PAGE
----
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UMBC makes students forge their own educational journey

Many bright-eyed high school seniors spend months preparing for the next phase of their lives, and for many that next phase is college. Hundreds of these students come to UMBC every year, thinking that this institution is going to allow them to become who they want to be. When they get here, some feel that UMBC is all that they expected and more, while others feel cheated by the experience and question whether this way station on the path to their future self was the right choice.

It can be difficult to know whether UMBC is doing better than any other college would at facilitating our growth as people. The retention rate for the first two years of college is more than 70 percent on average at UMBC, so it is clear that many students do believe for a while that they made the right choice in coming to this school.

However, the remaining percentage of the student body makes up around a quarter of the people who choose UMBC. The fact that this portion of students decide to transfer or drop out demonstrates how not everyone is enamored by this school. The limits of the major programs here are one reason people decide that UMBC may not be the school for them.

For example, students who want to focus on writing do not have the option of a specific writing major. Those who want to develop their creative writing, journalism, professional writing or rhetoric and communication skills only have the option of choosing a minor or an English major, with extra requirements that do not necessarily refine the specific skills they would want. This is just one example of the fact that many students are interested in focusing on specific subjects, and the major and minor offerings at the university may not be sufficiently tailored to those interests.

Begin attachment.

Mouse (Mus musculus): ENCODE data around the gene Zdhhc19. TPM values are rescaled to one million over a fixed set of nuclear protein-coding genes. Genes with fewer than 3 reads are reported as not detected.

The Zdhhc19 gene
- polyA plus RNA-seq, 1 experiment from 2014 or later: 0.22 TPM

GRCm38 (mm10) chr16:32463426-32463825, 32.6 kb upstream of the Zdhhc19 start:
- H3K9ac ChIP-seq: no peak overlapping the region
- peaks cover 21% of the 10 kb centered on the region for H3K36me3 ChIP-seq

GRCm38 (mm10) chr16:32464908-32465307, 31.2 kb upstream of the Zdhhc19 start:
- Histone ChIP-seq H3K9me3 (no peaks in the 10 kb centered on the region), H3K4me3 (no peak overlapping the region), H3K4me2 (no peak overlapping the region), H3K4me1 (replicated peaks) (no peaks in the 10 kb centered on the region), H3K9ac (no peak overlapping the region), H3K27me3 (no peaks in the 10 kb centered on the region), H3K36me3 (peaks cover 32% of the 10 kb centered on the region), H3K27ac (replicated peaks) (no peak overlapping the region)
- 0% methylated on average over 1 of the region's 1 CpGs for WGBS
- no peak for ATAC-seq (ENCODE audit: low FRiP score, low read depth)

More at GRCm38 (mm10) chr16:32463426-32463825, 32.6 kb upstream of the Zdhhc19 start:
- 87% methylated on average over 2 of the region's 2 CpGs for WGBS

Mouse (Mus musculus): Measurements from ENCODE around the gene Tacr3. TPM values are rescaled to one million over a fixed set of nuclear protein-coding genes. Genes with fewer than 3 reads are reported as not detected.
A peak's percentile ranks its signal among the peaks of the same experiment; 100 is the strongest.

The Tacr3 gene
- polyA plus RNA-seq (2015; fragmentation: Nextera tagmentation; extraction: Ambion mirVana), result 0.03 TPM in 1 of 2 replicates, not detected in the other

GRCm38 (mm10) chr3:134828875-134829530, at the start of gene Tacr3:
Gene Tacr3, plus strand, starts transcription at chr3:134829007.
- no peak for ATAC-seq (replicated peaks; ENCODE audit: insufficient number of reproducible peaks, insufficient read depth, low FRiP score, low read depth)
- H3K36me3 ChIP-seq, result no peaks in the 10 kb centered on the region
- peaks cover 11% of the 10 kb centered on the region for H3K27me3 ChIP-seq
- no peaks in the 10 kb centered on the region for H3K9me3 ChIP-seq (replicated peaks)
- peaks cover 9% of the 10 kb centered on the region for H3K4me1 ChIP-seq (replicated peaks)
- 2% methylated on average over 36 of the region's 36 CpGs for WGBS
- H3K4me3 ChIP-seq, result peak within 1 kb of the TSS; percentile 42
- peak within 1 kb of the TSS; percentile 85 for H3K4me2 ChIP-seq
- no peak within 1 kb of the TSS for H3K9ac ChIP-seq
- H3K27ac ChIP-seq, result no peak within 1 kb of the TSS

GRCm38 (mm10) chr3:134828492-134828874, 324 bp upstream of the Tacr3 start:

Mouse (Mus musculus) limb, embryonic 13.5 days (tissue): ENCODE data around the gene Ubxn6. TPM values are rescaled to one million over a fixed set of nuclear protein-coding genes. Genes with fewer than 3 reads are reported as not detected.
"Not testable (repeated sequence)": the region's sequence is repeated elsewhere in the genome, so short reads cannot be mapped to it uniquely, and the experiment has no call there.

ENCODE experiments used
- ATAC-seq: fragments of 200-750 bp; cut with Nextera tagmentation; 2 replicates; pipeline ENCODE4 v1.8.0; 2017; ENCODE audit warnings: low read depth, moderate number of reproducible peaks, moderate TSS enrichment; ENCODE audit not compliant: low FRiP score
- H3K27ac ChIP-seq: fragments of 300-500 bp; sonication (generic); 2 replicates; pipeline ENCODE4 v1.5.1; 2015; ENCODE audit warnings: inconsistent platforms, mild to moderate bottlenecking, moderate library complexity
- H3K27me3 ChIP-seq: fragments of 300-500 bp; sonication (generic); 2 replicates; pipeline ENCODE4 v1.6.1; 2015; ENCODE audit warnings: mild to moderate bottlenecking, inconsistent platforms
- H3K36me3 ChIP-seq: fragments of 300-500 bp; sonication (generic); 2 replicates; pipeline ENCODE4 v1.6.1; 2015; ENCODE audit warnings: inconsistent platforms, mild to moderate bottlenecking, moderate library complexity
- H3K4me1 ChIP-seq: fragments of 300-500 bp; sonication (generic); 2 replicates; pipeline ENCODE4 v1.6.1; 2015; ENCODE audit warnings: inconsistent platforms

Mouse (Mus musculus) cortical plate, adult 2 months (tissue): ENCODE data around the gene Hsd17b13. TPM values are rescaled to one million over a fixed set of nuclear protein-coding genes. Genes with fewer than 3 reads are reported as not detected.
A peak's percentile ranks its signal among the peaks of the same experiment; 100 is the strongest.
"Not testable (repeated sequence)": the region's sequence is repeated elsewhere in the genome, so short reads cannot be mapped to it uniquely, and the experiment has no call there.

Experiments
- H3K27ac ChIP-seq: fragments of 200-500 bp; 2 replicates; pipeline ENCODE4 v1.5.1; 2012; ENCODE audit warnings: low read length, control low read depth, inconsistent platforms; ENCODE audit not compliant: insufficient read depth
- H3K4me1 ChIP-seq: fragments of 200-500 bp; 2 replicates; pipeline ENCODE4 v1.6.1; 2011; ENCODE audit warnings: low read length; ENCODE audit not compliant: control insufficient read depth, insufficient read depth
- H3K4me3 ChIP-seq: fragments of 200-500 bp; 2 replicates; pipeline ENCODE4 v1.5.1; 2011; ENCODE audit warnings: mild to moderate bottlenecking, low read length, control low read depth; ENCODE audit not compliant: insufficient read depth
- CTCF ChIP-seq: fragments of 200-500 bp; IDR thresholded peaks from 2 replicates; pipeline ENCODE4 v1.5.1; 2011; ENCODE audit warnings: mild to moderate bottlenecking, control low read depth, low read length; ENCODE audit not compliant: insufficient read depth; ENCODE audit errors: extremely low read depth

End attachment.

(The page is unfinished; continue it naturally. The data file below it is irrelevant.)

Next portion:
Despite these qualms, members of the administration are adamant about the value of the general skills that students are meant to gain during their time at UMBC. The university affords students with opportunities to expand their minds and cultivate something from their potential, but students must take initiative in order to use them.

“I think UMBC really changed how I present myself, and through interactions with everyone around me (both good and not so good) changed who I am fundamentally,” said Andrew Potvin, a music technology major who graduated in the spring of 2018. “I also learned how to manage my time better, although I think that was due to commuting the last 3 years at UMBC.”

Potvin also said that he could not have imagined graduating from any other school, and that he learned everything he knows about his field from the classes he took. Such a glowing endorsement does highlight hope for UMBC as a home for people trying to improve their lives and advance on their educational journey.

Not everyone will leave UMBC feeling that the school has molded them into a better person than the one they were when they enrolled, but many do find value here through the experiences they have. In the classroom, with friends in the dorms, and in the communities of student organizations, people’s lives are undeniably changed here everyday. In the end, it seems that the experience here largely depends upon what a student makes of it.